The vaccine fell to 64% effectiveness in preventing symptomatic infection over the last month, the Health Ministry reported on Monday, noting that the decrease coincided with the rapid spread of the more contagious Delta variant across Israel. The health officials however said the Pfizer shot still offers strong protection against severe illness and hospitalization, reporting 93% efficacy.
While the ministry did not give the previous figures in its statement, a report published in May said the Pfizer vaccine was 97% effective against severe illness after two doses. In March, private Israeli researchers also found the immunization to be 91.2% effective against any level of symptomatic infection.
The new data comes amid a small surge across Israel, where the number of active cases hit 2,766 on Monday after 369 new infections, with the Delta variant believed to make up more than 90% of the overall total. As of July 4, around 70 patients were hospitalized, half of them in serious condition, compared to 21 with severe illness on June 19.
The fast spread of the Delta variant, which was first observed in India, has prompted Health Minister Nitzan Horowtiz to order two medical studies looking at the need for a third vaccine dose, saying they would provide “vital information” to policymakers. Prime Minister Naftali Bennett’s office added that the studies will “evaluate the efficacy of the vaccine and the rate at which it wears off over time.”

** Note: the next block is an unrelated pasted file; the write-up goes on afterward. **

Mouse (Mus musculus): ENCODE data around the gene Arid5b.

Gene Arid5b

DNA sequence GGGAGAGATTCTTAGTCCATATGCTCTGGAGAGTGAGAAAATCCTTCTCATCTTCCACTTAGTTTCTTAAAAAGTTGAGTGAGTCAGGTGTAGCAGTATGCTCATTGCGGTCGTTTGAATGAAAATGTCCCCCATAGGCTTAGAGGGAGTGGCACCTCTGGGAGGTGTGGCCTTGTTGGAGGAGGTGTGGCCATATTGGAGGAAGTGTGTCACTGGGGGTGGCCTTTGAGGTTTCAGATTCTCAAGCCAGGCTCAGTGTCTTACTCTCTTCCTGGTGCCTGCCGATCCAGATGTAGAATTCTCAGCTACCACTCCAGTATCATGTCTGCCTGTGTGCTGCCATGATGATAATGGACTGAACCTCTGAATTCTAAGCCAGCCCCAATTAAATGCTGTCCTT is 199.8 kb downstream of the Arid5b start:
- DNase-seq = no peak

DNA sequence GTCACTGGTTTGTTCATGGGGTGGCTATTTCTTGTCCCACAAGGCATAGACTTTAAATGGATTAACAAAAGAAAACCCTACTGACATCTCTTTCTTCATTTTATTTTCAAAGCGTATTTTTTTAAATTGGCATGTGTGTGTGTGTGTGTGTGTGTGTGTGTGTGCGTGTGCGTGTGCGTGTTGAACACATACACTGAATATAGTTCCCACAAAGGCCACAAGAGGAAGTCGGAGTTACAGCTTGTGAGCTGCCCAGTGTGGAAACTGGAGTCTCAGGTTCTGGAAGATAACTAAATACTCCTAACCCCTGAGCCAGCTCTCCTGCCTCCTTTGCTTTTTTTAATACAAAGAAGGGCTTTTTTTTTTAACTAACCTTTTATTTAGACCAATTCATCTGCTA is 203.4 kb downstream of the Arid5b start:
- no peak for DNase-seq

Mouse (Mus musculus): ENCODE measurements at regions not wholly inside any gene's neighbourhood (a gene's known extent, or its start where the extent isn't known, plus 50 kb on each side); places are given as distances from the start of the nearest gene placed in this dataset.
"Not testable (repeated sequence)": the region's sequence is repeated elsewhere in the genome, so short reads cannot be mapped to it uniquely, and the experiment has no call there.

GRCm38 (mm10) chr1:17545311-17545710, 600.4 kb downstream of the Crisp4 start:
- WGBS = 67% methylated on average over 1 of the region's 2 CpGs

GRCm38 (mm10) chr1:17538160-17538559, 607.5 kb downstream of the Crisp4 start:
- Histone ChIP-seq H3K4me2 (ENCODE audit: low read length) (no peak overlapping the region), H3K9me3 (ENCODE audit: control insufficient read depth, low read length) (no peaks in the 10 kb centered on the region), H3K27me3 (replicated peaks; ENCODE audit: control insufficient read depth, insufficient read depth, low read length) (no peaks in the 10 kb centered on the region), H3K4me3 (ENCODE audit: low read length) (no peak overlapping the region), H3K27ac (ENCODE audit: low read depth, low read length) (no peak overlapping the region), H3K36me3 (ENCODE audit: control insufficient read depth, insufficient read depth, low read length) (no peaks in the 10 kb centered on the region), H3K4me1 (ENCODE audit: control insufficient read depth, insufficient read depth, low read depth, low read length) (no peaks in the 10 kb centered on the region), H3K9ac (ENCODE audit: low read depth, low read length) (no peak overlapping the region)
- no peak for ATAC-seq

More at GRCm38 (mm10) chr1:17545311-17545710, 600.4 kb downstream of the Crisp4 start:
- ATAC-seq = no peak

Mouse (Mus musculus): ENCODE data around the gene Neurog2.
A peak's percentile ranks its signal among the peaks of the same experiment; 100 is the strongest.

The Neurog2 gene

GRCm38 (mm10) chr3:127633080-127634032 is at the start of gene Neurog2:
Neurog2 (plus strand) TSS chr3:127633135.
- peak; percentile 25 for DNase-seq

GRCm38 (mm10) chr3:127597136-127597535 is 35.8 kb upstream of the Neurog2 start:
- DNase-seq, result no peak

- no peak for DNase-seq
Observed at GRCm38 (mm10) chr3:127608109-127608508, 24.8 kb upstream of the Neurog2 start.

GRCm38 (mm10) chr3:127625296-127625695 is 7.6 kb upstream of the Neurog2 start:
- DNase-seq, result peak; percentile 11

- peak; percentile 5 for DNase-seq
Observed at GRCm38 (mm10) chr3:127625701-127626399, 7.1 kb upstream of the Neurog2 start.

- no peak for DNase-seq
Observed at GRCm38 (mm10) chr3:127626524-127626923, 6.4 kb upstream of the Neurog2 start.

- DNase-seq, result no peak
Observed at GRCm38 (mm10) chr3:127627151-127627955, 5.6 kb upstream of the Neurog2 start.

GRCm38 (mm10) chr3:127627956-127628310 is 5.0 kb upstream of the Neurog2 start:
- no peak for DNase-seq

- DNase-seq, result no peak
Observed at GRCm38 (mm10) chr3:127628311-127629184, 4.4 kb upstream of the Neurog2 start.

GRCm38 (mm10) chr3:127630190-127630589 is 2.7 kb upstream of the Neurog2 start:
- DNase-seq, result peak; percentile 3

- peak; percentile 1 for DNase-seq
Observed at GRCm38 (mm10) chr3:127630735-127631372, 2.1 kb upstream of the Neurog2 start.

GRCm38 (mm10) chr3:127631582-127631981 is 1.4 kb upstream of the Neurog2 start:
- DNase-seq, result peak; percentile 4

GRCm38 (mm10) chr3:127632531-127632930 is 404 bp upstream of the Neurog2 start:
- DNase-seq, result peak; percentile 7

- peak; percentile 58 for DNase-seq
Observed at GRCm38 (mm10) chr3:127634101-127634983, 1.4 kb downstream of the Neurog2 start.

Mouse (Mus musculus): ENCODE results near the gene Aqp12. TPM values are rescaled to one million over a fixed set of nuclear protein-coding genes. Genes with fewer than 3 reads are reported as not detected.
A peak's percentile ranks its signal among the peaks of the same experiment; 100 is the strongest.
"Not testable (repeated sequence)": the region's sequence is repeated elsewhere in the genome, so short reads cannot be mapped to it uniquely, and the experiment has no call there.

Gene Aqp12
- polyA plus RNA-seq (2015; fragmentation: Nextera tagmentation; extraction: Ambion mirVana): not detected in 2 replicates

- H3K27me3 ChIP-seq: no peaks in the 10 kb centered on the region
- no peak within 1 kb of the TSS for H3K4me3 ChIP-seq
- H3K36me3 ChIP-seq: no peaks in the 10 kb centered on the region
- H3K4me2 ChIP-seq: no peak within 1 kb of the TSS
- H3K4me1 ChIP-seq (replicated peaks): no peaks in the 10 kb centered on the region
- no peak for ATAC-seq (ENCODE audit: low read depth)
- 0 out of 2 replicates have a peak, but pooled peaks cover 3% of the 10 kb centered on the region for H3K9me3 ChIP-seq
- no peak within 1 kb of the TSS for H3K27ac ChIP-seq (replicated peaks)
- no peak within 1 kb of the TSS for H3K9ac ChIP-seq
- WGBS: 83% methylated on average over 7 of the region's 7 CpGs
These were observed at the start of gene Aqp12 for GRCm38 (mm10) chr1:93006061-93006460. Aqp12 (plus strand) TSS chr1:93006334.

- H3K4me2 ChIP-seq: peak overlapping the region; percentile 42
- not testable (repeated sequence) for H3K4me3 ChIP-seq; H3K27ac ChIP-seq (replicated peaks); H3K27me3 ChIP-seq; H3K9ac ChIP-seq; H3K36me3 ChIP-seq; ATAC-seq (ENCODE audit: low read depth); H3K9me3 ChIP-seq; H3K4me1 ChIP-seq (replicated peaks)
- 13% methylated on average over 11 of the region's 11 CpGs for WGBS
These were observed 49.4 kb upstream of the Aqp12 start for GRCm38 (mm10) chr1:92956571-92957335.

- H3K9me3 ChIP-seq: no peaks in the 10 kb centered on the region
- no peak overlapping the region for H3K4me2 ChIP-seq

While nearly 60% of Israel’s population of 9.3 million have received at least one dose of the Pfizer vaccine – helping to bring daily infections down from their peak of around 10,000 in January – cases are still cropping up among the immunized. Last Friday, more than half of the new infections reported were in patients that had been vaccinated, according to Ynet, underscoring the need for further study.
In addition to the booster shots, health officials are also mulling whether to revive some pandemic restrictions, most of which were lifted in March, as well as to bring back some version of its coronavirus ‘passport’ system, the Jerusalem Post reported. An indoor mask mandate had previously been dropped, but was brought back in late June as daily cases began to accelerate.
Foreign travelers could also face additional testing and quarantine protocols in the coming weeks, though the Health Ministry has yet to make a decision.
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